Hotel, Motel, Tour & Business Guide to:
Bahia de los Angeles

  • L.A. Bay, Introduction
  • Beaches
  • Camping, RVing
  • Fishing - Boating
  • Hotel's, Lodging
  • Interesting local sites
  • Recreation, diving, surfing etc.
  • Restaurants - Bars
  • Shopping,
  • Transportation
    ¿where to eat, shop, stay or get service?

    Gas stations again for Punta Prieta and Bay of LA ??

    Ensenada, B.C. Monday 10 of February of 2003. - An important tourist development was anounced for the Municipality of Ensenada, when destining itself three million Pesos in infrastructure and tourist promotion of the Municipal and Port of Ensenada, informed the State Secretary of Tourism, Alejandro Moreno Medina today.

    He announced that one of the planed improvements is the reopening of two Gas Stations, in Punta Prieta and Bay of the Angels, belonging to the Municipal of Ensenada, to offer regular prices for fuel, this will be benefitting tourism and the economy of local residents.

    Bahia de los Angeles to Ensenada Roads
    Posted by Connie on September 28, 1999 at 15:27:25:  Report (09/27/99)

    Roads: Highway 1 from Punta Prieta to Ensenada is in good condition. Road construction south of San Quintin can cause a slight delay. The road to Bahia de los Angeles has sporadic patches of potholes. Stay alert and don't speed!

    Gas: Gas is readily available from drums in Bay of L.A. Since it is hauled in from Guerrero Negro, the price is about 1.20 pesos more per liter than at Pemex stations. There has been no gas for several weeks at the La Pinta station in Catavina, but it can occasionally be purchased from drums on the east side of the highway.

    Fishing: Guillermo's Sportfishing and those launching private boats from his ramp in L.A. Bay report good catches of yellowtail and cabrilla near Smith Island. In San Quintin, Old Mill Sportfishing reports catches of yellowtail, albacore, dorado and limits of red snapper -- but very few anglers.

        Is located 42 miles south east of the Transpeninsular Highway, approximately 360 miles south of the U.S. border. About a 9-11 hour drive from the border. The tourist rest area of Punta Prieta in the Central Desert of Baja California is 480 kilometers south of Ensenada, on the Transpeninsular Highway between Ensenada and La Paz. There is a well marked junction heading east that leads to Bahia de Los Angeles, 66 kilometers from the main highway. In addition, the village of Bahia de Los Angeles has a paved runway for private aircraft.
           Los Angeles Bay, historically was  considered an important mining center, was discovered in 1746. It has a population of ca. 443 inhabitants. The beaches here are very quiet since they are protected from the swell by the islands lying in front of the coast. The biggest island of the state is located here and is named the "Angel de la Guarda" island. There are other places to visit in this bay such as the Men and Nature Museum, rupestrial paintings in nearby areas, the remains of the "San Francisco de Borja Adaci" and the "Santa Gertrudis La Magna" missions. Don't miss the "Las Flores" mine and vestiges of last century mining industry. This place offers all basic services for tourism.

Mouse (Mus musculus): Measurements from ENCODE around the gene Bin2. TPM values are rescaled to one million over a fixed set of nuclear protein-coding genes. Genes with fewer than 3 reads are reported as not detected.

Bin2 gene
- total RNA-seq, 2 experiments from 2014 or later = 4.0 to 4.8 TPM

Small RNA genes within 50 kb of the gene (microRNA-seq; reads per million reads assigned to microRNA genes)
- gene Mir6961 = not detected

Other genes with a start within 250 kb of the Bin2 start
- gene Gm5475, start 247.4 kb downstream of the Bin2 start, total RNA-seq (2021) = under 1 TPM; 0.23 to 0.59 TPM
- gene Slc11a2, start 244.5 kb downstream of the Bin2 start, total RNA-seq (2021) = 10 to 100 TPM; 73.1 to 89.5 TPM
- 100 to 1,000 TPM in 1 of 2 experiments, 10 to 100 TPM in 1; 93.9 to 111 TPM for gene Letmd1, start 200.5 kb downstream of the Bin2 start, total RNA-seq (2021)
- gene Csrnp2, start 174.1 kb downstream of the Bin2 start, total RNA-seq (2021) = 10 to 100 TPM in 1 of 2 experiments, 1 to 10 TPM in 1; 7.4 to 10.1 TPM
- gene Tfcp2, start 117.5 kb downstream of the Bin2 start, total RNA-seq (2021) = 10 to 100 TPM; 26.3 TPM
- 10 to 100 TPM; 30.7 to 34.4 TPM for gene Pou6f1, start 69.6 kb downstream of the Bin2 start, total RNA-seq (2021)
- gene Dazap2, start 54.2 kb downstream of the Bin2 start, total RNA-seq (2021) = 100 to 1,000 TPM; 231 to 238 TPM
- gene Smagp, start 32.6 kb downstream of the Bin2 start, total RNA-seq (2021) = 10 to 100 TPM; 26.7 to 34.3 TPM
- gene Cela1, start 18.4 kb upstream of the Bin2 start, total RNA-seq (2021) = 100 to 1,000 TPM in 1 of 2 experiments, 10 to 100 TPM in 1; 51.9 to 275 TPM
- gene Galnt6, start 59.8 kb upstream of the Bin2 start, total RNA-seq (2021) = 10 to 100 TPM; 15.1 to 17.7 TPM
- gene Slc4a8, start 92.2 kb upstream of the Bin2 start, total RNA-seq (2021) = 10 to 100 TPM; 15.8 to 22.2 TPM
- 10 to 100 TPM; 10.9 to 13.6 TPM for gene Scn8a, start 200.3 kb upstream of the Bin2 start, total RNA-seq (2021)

One of the most beautiful bays anywhere, Bahía de Los Angeles is formed by a narrow sandy point, backed by the rocky mountains of Calamajue and San José. The Isla de la Angela de la Guardia stands sentinel over this calm and peaceful bay. More than 15 islands accompany "the Guardian Angel” is including Coronado, Ventana and Cabeza del Caballo. Bahia de Los Angeles, little spoiled by the hand of man, exemplifies the awesome rugged beauty of nature. As you crest the hill and get your first glimpse of the sparkling bay - Have your camera ready; the awe-inspiring view will take your breath away! The town, with its population of approximately 500, has grocery stores, a pharmacy, a museum, a medical clinic, and a turtle farm. 
        The weather in Bahia de Los Angeles, is pleasant and balmy most of the year, there is always a fresh sea breeze to temper the sun. July and August, however, can be extremely hot.
        Bahia de Los Angeles is a sportsman's paradise. Fishermen will find Corvina, Grouper, Barracuda, Sea bass, Yellowtail, and the occasional Marlin, to name just a few. In addition, you can dig for clams or dive for lobster, oyster or scallops. For the hunter, game includes bighorn Sheep or local game birds. Or, take advantage of the excellent wind conditions and enjoy exciting waterspouts such as water skiing, sailing or windsurfing. Enjoy sight seeing? Rent a boat (complete with guide) to cruise around the more than 15 islands in the bay where you will find a great variety of birds, sea lions, dolphins and, native fin back whales. Hiking, mountain biking, and off-roading are excellent ways to enjoy the natural beauty of Bahia de Los Angeles. The warm balmy nights of Bahia de Los Angeles invite you to stroll along the beach, or just kick back on a lounge and gaze at the stars.